The Medical Sector’s Impact on Climate Change

By Anna Subbanna

The COVID-19 situation has hit many sectors and communities hard, but the healthcare industry has taken the worst hit. As hospitals go into overdrive, there is a lot more production and disposal of medical equipment, which has a significant impact on climate change. According to the CDC, climate change indirectly results in a myriad of medical problems, such as “increased respiratory and cardiovascular disease, injuries and premature deaths related to extreme weather events.” The logical conclusion to derive is that slowing climate change is the most beneficial for the health of everyone. Ironically, just the US healthcare sector alone “accounts for nearly 1/10th of US greenhouse gas emissions” (New England Journal of Medicine) and if considered as a country, it would rank seventh in the world for number of emissions produced. 

Where Are The Emissions Coming From?

As one can assume, running a hospital requires large amounts of energy, energy that is commonly sourced from coal-burning power plants. However, this is true for all businesses, so what makes the healthcare sector such a big polluter? To ensure that each patient remains safe when being treated, it is a policy that most medical instruments and tools are single-use, such as PPE, needles, cotton swabs. Since most of these items interact with blood or other potentially infectious material (OPIM), they are deemed to be hazardous and thus must go through a special medical-waste disposal process. Most states opt to incinerate their medical waste. This incineration process contributes to the industry’s large carbon emissions and also releases other potentially harmful air pollutants. However, this incineration process is not the only way the healthcare industry can worsen climate change. Medical waste that is not harmful enough to go through the incineration process is treated and then shipped to a “sanitary landfill.” Sanitary landfills are solely for hazardous waste, such as treated medical waste. If not sealed properly, the toxins and leftover chemicals in the waste can leak into the groundwater and pollute nearby water bodies.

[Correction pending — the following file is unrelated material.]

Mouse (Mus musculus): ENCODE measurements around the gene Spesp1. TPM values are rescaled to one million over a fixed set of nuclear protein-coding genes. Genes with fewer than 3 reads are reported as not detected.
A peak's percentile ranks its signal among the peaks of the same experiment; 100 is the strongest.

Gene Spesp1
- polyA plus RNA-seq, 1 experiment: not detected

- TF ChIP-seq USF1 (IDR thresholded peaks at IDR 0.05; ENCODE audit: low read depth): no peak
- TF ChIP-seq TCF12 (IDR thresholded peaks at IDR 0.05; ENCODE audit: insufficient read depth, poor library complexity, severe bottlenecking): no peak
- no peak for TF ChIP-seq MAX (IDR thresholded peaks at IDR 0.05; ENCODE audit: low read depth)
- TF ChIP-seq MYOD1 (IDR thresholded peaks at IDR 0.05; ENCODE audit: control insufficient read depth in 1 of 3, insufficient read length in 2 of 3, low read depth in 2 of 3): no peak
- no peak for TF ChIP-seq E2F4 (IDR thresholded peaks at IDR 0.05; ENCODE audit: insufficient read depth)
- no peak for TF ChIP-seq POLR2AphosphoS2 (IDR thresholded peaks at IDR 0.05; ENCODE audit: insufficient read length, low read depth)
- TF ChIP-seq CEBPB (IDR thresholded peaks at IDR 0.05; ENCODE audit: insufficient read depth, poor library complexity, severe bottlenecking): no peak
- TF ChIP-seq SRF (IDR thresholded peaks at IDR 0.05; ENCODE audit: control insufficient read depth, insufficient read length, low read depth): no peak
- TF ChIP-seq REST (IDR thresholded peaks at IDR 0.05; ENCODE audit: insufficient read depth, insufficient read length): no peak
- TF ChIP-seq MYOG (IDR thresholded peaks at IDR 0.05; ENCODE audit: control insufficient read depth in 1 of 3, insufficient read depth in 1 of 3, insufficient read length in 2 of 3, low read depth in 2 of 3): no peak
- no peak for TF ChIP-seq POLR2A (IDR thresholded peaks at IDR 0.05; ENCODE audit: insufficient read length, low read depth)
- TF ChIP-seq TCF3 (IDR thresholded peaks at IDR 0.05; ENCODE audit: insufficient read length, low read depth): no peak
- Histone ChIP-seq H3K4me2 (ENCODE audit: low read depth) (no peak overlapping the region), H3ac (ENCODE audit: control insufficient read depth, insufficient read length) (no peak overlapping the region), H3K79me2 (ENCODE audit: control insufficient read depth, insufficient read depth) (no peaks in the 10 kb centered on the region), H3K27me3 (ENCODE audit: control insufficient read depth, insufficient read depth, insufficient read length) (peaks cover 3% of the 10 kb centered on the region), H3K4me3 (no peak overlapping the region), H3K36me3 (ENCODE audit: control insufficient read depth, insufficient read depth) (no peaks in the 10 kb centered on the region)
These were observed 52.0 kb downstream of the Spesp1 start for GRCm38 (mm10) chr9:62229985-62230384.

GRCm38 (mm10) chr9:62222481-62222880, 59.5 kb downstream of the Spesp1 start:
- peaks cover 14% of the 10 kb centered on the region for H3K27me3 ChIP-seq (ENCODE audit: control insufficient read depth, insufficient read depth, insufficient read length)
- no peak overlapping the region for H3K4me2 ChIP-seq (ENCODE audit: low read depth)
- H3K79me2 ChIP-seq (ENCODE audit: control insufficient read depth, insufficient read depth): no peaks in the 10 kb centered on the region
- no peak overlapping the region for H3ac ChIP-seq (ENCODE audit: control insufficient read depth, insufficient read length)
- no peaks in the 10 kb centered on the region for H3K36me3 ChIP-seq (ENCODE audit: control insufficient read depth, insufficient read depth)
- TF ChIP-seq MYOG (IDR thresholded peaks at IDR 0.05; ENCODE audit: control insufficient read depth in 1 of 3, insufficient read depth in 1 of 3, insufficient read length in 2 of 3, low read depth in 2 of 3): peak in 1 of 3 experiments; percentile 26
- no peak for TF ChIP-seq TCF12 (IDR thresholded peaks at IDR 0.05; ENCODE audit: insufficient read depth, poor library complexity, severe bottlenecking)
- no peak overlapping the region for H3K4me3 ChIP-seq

What Can Be Changed?

Hospitals can lean towards using renewable and alternative energy sources, following the lead of institutions like Kaiser Permanente. Rather than relying on coal-burning power plants, they can turn to wind energy, solar power, or even utilize excess methane that is released from landfills. Additionally, some materials such as gauze can be recycled rather than incinerated, so hospitals can work towards ensuring the recycling of materials occurs. The healthcare industry must make an initiative to move towards being carbon-neutral and reduce its overall carbon emissions for a better future.